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Feature: Mitchell, Lady Hawks reflect on historic season

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Shorter head women's basketball coach Vic Mitchell guided the Lady Hawks to a third-straight 20-win season and the program's second trip to the NAIA National Championships

Shorter head women's basketball coach Vic Mitchell guided the Lady Hawks to a third-straight 20-win season and the program's second trip to the NAIA National Championships

March 29, 2010

Rome, Ga. - For more than two decades, the immediate days following the end of a season have always been tough for Vic Mitchell.

That's not saying the veteran head coach of the women's basketball team at Shorter College was in a negative mood - Mitchell always seems to find the positive in even the most negative moments of life.

When that final buzzer signals the end of that last game, so too ends the hours, the days and the months spent coaching young women in a sport he loves, and Mitchell uses those first few days afterward to simply wind down and reflect.

This year, however, it's been hard for the Shorter coach to take a well-deserved break.

Though his face showed the normal fatigue related to someone who works long and hard, the look in his eyes and the tone of his voice were proofs that Mitchell was still floating on a basketball "Cloud 9" after seeing the Lady Hawks achieve greatness.

"A really good season became a great season," Mitchell said about his Lady Hawks, who recorded a third-straight 20-win season capped with a bid to the NAIA National Championship. "It was exciting for this team and for this program. It was a good season before we got the bid and was enhanced by the bid. It made it a great season."

Goodness led to greatness in more ways than one for the Lady Hawks during their 2009-10 campaign. In working to secure a 22-10 overall record, the team had to overcome obstacles that often trip up others - injuries and new faces on the roster.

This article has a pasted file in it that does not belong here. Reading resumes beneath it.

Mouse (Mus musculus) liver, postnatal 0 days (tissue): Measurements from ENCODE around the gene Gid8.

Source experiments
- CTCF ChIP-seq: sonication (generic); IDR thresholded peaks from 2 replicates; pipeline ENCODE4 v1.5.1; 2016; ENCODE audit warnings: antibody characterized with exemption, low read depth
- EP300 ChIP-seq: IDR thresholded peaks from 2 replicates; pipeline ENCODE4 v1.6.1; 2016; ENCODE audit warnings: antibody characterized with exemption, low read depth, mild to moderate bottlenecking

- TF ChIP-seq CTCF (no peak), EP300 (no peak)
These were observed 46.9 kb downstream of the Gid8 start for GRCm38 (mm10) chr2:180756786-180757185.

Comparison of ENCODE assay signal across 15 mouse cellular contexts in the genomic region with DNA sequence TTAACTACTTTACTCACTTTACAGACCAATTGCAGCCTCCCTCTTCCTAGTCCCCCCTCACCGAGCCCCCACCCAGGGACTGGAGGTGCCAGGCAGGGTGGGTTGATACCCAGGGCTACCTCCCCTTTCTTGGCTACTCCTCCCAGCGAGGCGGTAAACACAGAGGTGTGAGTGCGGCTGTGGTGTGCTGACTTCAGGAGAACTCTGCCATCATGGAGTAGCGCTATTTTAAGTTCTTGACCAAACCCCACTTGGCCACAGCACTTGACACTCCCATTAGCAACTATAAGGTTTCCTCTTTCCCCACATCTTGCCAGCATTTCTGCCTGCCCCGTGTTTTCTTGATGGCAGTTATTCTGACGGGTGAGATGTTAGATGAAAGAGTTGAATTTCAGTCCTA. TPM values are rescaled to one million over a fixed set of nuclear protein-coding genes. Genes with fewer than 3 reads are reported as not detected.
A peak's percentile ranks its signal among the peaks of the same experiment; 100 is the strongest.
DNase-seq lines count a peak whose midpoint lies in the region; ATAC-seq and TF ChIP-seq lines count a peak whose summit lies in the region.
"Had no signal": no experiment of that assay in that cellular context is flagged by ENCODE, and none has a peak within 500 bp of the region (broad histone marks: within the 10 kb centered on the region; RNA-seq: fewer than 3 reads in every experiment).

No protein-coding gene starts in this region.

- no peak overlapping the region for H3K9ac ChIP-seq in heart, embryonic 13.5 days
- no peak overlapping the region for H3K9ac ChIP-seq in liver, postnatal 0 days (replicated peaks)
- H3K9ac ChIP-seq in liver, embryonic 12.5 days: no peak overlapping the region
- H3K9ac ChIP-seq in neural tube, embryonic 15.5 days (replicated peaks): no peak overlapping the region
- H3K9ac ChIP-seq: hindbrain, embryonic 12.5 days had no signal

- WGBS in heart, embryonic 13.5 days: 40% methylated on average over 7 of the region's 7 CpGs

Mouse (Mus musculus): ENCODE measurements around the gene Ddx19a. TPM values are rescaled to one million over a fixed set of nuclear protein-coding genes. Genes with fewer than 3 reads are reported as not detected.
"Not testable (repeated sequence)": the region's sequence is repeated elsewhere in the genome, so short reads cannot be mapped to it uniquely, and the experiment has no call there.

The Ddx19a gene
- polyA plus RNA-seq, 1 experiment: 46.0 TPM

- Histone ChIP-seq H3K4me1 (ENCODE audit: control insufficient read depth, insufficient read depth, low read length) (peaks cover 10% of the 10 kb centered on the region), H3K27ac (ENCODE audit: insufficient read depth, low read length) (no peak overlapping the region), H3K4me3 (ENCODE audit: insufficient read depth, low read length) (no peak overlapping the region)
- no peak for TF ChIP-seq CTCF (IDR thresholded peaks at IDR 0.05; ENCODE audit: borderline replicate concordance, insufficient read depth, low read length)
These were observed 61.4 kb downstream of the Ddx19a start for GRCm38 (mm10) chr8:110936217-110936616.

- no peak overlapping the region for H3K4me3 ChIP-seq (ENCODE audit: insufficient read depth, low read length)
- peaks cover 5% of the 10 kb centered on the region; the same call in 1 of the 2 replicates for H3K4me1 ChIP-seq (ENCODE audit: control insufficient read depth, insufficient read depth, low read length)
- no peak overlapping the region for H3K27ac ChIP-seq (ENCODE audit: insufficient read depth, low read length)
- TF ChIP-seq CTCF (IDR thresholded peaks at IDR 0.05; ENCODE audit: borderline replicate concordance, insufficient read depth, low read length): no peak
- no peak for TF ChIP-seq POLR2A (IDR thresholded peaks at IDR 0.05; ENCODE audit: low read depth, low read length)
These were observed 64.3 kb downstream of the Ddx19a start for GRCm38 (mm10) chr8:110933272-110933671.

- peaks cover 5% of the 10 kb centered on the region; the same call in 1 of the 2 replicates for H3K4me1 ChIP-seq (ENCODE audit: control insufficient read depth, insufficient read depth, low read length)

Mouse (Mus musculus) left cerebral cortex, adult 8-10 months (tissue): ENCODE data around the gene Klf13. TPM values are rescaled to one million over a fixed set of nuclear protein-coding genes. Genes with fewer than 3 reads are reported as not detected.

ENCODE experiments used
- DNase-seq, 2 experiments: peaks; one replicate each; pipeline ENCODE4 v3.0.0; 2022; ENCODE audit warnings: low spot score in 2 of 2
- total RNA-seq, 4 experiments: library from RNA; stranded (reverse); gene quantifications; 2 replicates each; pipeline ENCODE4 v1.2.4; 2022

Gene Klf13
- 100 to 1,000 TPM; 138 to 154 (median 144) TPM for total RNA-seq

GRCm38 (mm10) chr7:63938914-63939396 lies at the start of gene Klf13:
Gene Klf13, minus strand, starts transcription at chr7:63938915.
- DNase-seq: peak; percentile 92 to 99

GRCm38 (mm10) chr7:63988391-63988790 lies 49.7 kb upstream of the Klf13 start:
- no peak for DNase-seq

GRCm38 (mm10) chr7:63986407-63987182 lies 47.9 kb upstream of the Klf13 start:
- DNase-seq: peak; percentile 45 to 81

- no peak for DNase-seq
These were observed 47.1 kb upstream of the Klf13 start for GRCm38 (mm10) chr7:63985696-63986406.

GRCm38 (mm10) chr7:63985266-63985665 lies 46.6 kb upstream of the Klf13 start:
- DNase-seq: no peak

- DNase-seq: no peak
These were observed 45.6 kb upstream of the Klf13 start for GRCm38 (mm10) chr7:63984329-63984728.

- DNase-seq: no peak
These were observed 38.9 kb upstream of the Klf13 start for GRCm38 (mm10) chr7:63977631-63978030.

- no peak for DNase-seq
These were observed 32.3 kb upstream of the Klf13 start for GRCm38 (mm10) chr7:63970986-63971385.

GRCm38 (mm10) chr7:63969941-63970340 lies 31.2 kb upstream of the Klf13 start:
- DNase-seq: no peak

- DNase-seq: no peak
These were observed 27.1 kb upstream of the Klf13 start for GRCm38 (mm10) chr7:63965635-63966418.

"When things happened to us, they got closer and closer with each other," said Mitchell. "They had faith in each other and they had their own personal faith."

That faith, the coach pointed out, was made even deeper through the team devotionals led by assistant coach Kristy Brown.

"There's no doubt in my mind that played a role in our season," he said. "They believed."

The fruit of that belief was seen not only in what the Lady Hawks accomplished as a team, but also in what they did as individuals to contribute to the program's success.

Sophomore guard Kelly Ellison, who transferred to Shorter after starting her collegiate career at Stetson, provided the icing on the cake last week when she was named an honorable mention NAIA All-American after leading the Lady Hawks in scoring, assists and steals.

That honor came on the heels of being selected to the All-SSAC squad along with another newcomer to the Shorter team, senior transfer Holly Bawden, who led the Lady Hawks in rebounding.

True freshman Shelby Farrer served notice in her first stint on the college level, turning what was expected to be a learning process into an impact season. The former Model High standout from Rome was named the SSAC's Freshman of the Year after filling a huge void created when junior veteran and starting center Megan Queen was lost for the season after just four games due to an injury.